The current revolution in the field of manufacturing is in the form of robots that can work alongside people. Known simply as collaborative robots (or cobots), these are designed with inherent safety features to ensure they can work with people without any trouble. According to Grand View Research, the market for collaborative robots is expected to grow at a CAGR of 44.5 percent to the year 2025. Major reasons behind this growth include widening scope for collaborative robot applications in the industry.

All this could make you ask the question, should you use cobots in your factory? Their potential to lower labor costs and quicken the production pace is obvious. But they also come with a capital investment, whose returns wouldn’t begin to show up on the bottom line immediately. More importantly, many manufacturers are still unaware of what goes into a collaborative robot, the parts that make them unique, and how they can be tailored to specific industries.

In this article, we look at the common applications of collaborative robots, the role of different parts including linear and electrical actuators, and whether you should adopt them in your process.

Common collaborative robot applications


Applications of collaborative robots continue to expand due to their affordability and plug-and-play approach. Unlike traditional robots, cobots are accessible even to small and medium manufacturers who are keen to explore what more they can do on the factory floor. Here are some common applications of cobots.

1. Pick and place

One of the most common applications of collaborative robots is the “pick and place” function. Simple as this sounds, when performed by humans, this repetitive and boring task could lead to errors and strain. Collaborative robots can do this for hours without getting tired.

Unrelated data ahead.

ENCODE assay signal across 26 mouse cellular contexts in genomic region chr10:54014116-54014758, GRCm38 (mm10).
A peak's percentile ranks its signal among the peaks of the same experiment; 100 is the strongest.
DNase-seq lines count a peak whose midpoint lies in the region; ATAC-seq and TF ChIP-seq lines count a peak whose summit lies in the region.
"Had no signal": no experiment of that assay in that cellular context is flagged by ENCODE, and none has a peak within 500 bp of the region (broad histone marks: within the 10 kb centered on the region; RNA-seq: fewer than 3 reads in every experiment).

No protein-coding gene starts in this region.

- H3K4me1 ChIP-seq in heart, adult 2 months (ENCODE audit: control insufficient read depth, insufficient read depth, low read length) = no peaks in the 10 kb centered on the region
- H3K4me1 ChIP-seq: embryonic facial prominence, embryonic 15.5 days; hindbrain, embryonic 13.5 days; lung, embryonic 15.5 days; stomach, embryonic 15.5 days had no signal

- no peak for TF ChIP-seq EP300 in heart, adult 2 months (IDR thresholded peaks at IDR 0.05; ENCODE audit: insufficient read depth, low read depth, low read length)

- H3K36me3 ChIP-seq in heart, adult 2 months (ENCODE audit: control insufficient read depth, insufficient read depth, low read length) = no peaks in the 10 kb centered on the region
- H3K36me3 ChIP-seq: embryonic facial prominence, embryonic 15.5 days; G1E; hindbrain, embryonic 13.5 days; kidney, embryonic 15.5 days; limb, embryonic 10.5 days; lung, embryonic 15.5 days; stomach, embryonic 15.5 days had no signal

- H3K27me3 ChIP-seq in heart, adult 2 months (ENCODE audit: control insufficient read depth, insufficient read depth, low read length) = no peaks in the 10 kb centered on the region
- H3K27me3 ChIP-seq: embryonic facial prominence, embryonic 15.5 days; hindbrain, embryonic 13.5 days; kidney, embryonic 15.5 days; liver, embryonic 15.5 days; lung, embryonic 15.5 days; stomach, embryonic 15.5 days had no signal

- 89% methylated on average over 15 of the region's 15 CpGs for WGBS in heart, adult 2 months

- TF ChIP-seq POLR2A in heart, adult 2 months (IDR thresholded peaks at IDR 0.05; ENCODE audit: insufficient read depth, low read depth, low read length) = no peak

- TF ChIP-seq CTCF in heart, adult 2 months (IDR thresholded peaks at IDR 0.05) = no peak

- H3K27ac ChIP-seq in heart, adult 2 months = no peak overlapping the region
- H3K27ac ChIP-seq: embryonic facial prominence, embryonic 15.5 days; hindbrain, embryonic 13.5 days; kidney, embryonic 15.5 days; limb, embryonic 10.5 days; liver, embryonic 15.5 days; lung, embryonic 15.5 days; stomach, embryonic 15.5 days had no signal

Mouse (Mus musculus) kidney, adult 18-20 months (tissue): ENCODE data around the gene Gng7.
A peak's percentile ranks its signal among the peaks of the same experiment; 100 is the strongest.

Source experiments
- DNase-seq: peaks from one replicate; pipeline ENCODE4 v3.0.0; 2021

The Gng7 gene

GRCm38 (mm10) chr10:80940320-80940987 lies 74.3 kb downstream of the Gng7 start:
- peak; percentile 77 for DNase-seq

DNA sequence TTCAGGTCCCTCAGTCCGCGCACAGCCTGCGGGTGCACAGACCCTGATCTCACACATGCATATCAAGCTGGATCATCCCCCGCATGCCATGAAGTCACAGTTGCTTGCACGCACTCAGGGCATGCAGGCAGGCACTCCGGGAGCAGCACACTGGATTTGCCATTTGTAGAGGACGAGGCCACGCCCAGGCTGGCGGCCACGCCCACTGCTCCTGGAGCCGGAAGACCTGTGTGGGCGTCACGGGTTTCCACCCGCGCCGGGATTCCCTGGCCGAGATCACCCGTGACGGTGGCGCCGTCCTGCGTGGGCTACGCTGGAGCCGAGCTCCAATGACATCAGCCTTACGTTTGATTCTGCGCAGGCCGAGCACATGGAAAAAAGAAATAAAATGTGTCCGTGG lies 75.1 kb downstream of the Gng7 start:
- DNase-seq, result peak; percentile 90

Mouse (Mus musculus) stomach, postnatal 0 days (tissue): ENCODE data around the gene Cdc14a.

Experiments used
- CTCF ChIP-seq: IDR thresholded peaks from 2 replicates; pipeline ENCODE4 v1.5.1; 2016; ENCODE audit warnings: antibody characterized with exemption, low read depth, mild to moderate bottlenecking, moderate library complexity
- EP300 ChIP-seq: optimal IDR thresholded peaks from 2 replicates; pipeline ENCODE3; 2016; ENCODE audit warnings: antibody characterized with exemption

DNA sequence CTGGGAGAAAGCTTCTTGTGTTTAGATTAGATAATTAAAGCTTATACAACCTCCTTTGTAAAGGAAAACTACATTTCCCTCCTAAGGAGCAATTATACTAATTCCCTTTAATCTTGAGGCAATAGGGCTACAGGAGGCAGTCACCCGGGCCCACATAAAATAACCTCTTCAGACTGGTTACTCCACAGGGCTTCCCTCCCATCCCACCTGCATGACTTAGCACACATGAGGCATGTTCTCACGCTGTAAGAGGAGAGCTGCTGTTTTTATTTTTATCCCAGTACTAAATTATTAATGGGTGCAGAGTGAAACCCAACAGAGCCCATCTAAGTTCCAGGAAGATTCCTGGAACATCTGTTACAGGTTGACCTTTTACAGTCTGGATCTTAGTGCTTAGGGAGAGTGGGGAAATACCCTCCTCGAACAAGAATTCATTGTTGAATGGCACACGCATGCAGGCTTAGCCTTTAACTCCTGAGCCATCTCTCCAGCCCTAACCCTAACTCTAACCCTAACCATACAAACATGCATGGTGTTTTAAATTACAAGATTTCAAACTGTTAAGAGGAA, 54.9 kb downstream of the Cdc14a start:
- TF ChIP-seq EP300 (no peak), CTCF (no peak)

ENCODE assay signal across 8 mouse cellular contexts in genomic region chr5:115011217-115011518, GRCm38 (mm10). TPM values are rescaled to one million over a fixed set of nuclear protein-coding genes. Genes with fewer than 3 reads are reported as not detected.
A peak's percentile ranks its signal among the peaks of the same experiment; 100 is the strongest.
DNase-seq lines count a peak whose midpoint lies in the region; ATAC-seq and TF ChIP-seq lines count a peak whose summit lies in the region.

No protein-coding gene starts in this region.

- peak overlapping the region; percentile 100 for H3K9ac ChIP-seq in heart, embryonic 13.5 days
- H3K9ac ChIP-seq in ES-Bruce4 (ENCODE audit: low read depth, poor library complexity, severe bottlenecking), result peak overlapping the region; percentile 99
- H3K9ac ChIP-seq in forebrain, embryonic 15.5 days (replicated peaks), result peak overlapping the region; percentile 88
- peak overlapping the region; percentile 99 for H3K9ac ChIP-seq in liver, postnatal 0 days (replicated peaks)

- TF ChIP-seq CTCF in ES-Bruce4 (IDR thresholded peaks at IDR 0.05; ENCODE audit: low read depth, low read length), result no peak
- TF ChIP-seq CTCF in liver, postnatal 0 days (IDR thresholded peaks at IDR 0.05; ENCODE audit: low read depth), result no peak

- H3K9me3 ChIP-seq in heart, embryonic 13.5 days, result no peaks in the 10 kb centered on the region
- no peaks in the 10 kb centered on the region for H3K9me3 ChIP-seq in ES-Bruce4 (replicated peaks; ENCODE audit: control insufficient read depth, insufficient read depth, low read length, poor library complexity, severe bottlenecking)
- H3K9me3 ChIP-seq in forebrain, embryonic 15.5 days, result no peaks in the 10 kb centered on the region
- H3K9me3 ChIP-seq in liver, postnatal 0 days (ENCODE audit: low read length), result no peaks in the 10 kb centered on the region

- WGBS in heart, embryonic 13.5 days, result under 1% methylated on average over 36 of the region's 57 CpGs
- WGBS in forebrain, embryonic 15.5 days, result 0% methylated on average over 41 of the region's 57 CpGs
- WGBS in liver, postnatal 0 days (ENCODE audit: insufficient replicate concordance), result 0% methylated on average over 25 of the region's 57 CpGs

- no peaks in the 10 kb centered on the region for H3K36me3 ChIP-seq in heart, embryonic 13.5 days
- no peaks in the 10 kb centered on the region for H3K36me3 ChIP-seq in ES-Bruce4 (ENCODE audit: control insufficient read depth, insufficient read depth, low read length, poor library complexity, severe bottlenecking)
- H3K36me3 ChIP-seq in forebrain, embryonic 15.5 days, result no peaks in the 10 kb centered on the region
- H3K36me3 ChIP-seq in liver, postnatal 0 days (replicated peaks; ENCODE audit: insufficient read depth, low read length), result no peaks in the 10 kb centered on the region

2. Machine tending

Many factories often require people to tend to machines like inject-modeling and CNC to provide raw material at the right time. This is a tedious and mundane task for people but perfect for a collaborative robot.

3. Packaging

Packing of manufactured products is another task that is repetitive but necessary. This process often includes shrink wrapping, assembling of boxes, and palletizing for shipping. Collaborative robots, fitted with appropriate machine vision technology, can assist in packaging, freeing up manpower.

4. Process tasks


Compared to other tasks listed above, process tasks could be a tad more specialized. These include any operation where an operator has to work with specific equipment. Actions like welding, gluing, etc., come under process tasks. When people are assigned to these sorts of work, there is a significant amount of time taken to train them. Using collaborative robots, one set of programs that can be carried over to multiple machines to save time and effort.

Key parts of collaborative robots

Despite their different nature of the operation, the components used in the making of collaborative robots have a lot of similarities with those of traditional robots on the factory floor. This is because the fundamental requirements of operational accuracy and repeatability remain the same in collaborative robots and in the likes of a six-axis or SCARA robot.    

For instance, electric linear actuators are an important part of any robot because they convert electrical energy into mechanical action. Linear actuators, that provide straight movements for the likes of gantry robots may seem to offer limited functionality compared to a collaborative robot that often uses compliant joints. However, if your requirement is just gantry-like movements, then a precise linear actuator is exactly what you need.

Poor quality actuators can lead to unprecedented downtime from inaccurate movements. Unlike traditional robots, any inaccuracy in operations of a collaborative robot not only leads to production problems but is also a health risk for people working close to it.

As important as the actuators are the sensors that enable collaborative robots to perceive the presence of people and objects around it. Controllers and microcontrollers play a key role in this. Finally, there are also algorithms that process the input from sensors and decide what action should be taken.

Deciding to use collaborative robots

If your factory requires automating the common applications like pick and place, then you can consider investing in collaborative robots.  However, make sure the manufacturer and systems integrator who provides the robot installation service works with high-quality components. Work with reputed dealers and installers who will provide value for your money.